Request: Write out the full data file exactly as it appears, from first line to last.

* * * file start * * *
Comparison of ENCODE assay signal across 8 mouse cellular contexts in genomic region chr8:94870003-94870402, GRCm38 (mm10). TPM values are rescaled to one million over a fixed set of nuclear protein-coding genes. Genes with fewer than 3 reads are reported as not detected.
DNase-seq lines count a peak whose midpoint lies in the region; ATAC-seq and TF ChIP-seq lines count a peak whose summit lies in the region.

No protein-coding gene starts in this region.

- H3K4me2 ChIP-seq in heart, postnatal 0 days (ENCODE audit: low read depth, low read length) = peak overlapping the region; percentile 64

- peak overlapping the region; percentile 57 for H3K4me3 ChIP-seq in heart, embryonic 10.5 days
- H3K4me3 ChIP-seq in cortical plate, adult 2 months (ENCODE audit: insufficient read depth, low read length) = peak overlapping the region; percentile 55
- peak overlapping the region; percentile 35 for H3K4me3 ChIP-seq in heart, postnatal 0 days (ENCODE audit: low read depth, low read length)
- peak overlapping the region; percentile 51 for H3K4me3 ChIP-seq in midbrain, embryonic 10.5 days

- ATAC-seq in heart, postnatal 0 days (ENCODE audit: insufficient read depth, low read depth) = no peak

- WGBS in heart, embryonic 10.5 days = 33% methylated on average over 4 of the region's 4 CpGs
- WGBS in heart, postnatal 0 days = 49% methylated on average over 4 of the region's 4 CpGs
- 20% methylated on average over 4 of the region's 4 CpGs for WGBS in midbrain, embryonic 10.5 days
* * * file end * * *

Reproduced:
Comparison of ENCODE assay signal across 8 mouse cellular contexts in genomic region chr8:94870003-94870402, GRCm38 (mm10). TPM values are rescaled to one million over a fixed set of nuclear protein-coding genes. Genes with fewer than 3 reads are reported as not detected.
DNase-seq lines count a peak whose midpoint lies in the region; ATAC-seq and TF ChIP-seq lines count a peak whose summit lies in the region.

No protein-coding gene starts in this region.

- H3K4me2 ChIP-seq in heart, postnatal 0 days (ENCODE audit: low read depth, low read length) = peak overlapping the region; percentile 64

- peak overlapping the region; percentile 57 for H3K4me3 ChIP-seq in heart, embryonic 10.5 days
- H3K4me3 ChIP-seq in cortical plate, adult 2 months (ENCODE audit: insufficient read depth, low read length) = peak overlapping the region; percentile 55
- peak overlapping the region; percentile 35 for H3K4me3 ChIP-seq in heart, postnatal 0 days (ENCODE audit: low read depth, low read length)
- peak overlapping the region; percentile 51 for H3K4me3 ChIP-seq in midbrain, embryonic 10.5 days

- ATAC-seq in heart, postnatal 0 days (ENCODE audit: insufficient read depth, low read depth) = no peak

- WGBS in heart, embryonic 10.5 days = 33% methylated on average over 4 of the region's 4 CpGs
- WGBS in heart, postnatal 0 days = 49% methylated on average over 4 of the region's 4 CpGs
- 20% methylated on average over 4 of the region's 4 CpGs for WGBS in midbrain, embryonic 10.5 days